- Kidney damage and renal failure, resulting from the body’s inability to filter out the Viread’s toxins;
- Osteoporosis and broken bones, caused by the damaged kidneys filtering calcium out of the bones and reducing the body’s ability to make phosphate (poor bone mineral density); and
- Lactic acidosis, a metabolic imbalance that is also caused by damaged kidneys and can be life-threatening
Despite the dangerous side effects, Gilead not only sold the defectively designed drug. Gilead also withheld selling a safer alternative to milk TDF’s patent for all it was worth. In short, Gilead put profit over the well-being of its consumers.
1. What are the grounds for a Viread lawsuit?
Viread lawsuits make two chief claims against TDF manufacturer Gilead:
- Gilead negligently created a defective design; and
- Gilead purposely withheld a safer drug to increase TDF’s profits
1.1 Negligent defective design
To win a product liability defective design claim, Viread plaintiffs need to prove the following two elements:
- Gilead knew of the risk associated with Viread; and
- Viread caused the plaintiff’s kidney failure, other kidney problems, and/or bone damage
As for the first element, there is ample documentation that indicates Gilead knew that the HIV drug had poor “bioavailability.” In other words, that the body did a poor job of absorbing the HIV medication.
As for the second element, there is also ample evidence that Viread was a substantial factor in causing patients to develop kidney injuries and bone injuries. Plaintiffs’ attorneys would compile medical records and the testimony from medical experts to show the connection between the drug and its serious side effects.1
Depending on the case, plaintiffs may also have a viable claim against Gilead for failing to warn physicians and patients about TDF’s dangers. There is evidence that Gilead sales representatives touted Viread as “risk-free.” Even the U.S. Food and Drug Administration (FDA) has reprimanded the drugmaker for misleading the public on Viread’s side effects.2
1.2. Gilead withheld a safer drug
Plaintiffs claim that Gilead invented a safer version of TDF called TAF (tenofovir alafenamide fumarate) as early as 2000. But Gilead refused to release this alternative treatment of HIV for another 15 years.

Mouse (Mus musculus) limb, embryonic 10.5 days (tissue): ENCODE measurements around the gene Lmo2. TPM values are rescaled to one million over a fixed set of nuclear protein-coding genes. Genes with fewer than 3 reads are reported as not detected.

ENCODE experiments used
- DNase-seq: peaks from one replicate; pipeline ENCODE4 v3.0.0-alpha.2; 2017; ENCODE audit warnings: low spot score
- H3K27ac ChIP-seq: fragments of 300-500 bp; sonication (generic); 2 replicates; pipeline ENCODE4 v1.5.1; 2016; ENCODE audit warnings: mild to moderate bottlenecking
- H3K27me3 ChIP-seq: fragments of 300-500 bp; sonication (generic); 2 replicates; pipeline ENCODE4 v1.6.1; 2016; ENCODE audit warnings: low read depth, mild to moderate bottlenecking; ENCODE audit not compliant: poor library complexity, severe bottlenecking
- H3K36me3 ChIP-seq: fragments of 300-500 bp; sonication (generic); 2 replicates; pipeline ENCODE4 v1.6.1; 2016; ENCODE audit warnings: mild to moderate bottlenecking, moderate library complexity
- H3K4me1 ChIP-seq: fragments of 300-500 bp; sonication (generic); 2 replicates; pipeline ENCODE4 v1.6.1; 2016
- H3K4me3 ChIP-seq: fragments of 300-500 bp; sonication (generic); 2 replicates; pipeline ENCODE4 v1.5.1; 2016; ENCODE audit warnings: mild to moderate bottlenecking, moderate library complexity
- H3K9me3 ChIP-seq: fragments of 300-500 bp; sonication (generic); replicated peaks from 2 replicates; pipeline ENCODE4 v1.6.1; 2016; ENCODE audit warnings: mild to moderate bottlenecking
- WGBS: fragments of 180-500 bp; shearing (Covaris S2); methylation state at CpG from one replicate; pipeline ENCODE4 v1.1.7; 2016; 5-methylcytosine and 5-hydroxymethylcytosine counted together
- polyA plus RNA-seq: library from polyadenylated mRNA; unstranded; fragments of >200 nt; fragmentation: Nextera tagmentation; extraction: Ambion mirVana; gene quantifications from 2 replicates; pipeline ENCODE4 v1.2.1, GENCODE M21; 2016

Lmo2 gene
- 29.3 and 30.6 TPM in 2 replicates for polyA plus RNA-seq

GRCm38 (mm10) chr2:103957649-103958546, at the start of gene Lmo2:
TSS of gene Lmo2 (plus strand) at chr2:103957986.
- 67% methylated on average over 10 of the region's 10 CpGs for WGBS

TAF had a higher absorption rate than TDF. This meant a low dose of TAF would have the same impact as a high dose of TDF. Consequently, TAF posed less of a strain on kidneys and bone density.
However, it was more profitable for the drugmaker to sell TDF drugs exclusively until its patent protection expired. So that is exactly what Gilead did. It was not until 2015 that the drugmaker finally presented TAF to the FDA for approval.
When TDF drugs were finally about to lose their market protection, the drugmaker announced a major breakthrough in HIV treatment. It released studies it had done years earlier proving that TAF was more effective and less risky than TDF. Suddenly, Gilead was admitting that TDF was not “risk-free” after all.3
In summary, Gilead was earning billions from a dangerous, inferior product while keeping a safer, superior product on the back-burner. Meanwhile, hundreds of thousands of HIV patients were put at risk of developing devastating injuries from TDF’s toxicity. And many did.
2. Who qualifies to be a plaintiff?
People may be able to sue Gilead if they developed any of the following conditions after taking Viread:
- Osteoporosis, osteopenia, or osteomalacia
- Bone fractures which a doctor attributed to bone weakening or demineralization
- Bone density loss, bone demineralization, or weakening of the bones
- Chronic kidney disease